Tuesday, April 21, 2009

What's With Xerox and Buffalo?

Back in December I wrote about the Buffalo Bills committing to Xerox and today, thanks to Art over at P4P another interesting tid bit:

Xerox gets to bid for the Buffalo School district all by themselves...how nice.

Lately I have been railing against responding to any government/education based RFP that requests a Managed Print Services component. I will not get into the reasons here, perhaps at a latter date.

But - according to an news cast out of Buffalo, seems one can be the lone bidder on 300 copiers, unless a competitor gets wind of the shenanigans.

Oce plays the spoiler, claiming they can "compete head to head with Xerox..." except Oce is an off-shore concern and does not manufacture a product line as deep as Xerox. And apparently, the district was so happy with Xerox service and cost savings the CEO felt no need to "go to bid".

Now, of course, the district is required to go through the wasteful bid process and another Xerox rep's sales funnel gets clogged again.

You gotta love this stuff.



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8 comments:

  1. just want to test out an idea...
    suppose an independent MPS had an education piece for special ed or english as a foreign language.

    Then the sell is the wiki based program, and the boxes and MPS stuff is the benefit of doing business.

    The ed stuff comes out of the special ed and ELS budgets. They have heaps of money and will have heaps more.

    Meanwhile, if it works, nobody is going to be looking with a microscope athe click charges. They are just the hardware infrastructure to implement the total package of the end program.

    I know this sound complicated, but i think I can show anyone who is interested how to make it simple.

    pbwiki plus google aps + classroom or dept printers, then a CRD, then a link to an outside print4 pay.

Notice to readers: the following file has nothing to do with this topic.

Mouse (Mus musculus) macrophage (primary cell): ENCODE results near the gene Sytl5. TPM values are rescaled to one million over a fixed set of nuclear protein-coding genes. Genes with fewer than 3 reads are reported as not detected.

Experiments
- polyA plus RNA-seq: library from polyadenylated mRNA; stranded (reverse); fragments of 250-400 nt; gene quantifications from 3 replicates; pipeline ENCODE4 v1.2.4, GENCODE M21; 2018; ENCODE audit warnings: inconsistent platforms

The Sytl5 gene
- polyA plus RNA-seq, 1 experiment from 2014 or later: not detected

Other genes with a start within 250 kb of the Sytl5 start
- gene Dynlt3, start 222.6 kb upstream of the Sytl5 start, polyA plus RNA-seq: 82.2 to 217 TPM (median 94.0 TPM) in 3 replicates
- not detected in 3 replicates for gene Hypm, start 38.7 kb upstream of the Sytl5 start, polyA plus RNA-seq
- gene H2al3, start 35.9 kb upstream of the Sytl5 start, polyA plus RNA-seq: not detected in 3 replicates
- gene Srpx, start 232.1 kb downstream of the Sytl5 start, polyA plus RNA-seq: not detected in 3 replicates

Plus you don't have to talk to any IT people!

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  2. Sounds interesting, but so does scanning/archiving all school records - has that happened?

    Sounds interesting, but so does eliminating all paper based texts and distributing a Kindle to every student. And...?

    Sounds interesting, but so does printing test questions on both sides of the page - PRINTING, not copying...

    Sounds interesting, but so does emailing the syllabus to students instead of copying last year's, single sided...

    The above examples related directly to "value" - something these "lowest-bid-wins" types have never and will never understand.

    You mention your recommendation may be complicated, and it is, I understand it, but I am in the industry - try explaining this to the Special Ed Dept Head, a high school principle or the Board of Ed.

    Sure, everyone will nod and smile, but in the end, somebody is going to ask, "do you think we can save the tax payers money, and get it cheaper?"

    Over 20 years of selling - lot's has changed but the "lowest(heaviest) bid wins" process has NOT evolved.

    As for not engaging the IT people, I will risk talking to them over talking to a purchasing agent every single day - especially those in gov't. Again, smiles and nods...smiles and nods...

    Additionally, I must take you to task regarding a specific issue - Managed Print Services does NOT refer to any type of Print for Pay scheme(and I do mean scheme)in a dying industry.

    Managed Print Services is commonly referred to as the management of output devices, control of output streams and Document Management - that is moving "documents" around, not the creative and production of marketing or communication materials.

    Good Managed Print Services engagements work toward a solid, predictable ROI - for both hard and soft costs.

    Good Managed Print Services engagements approach the client holistically, solving problems that go beyond the printer/copier/MFP/CPC/CPI/CPP model.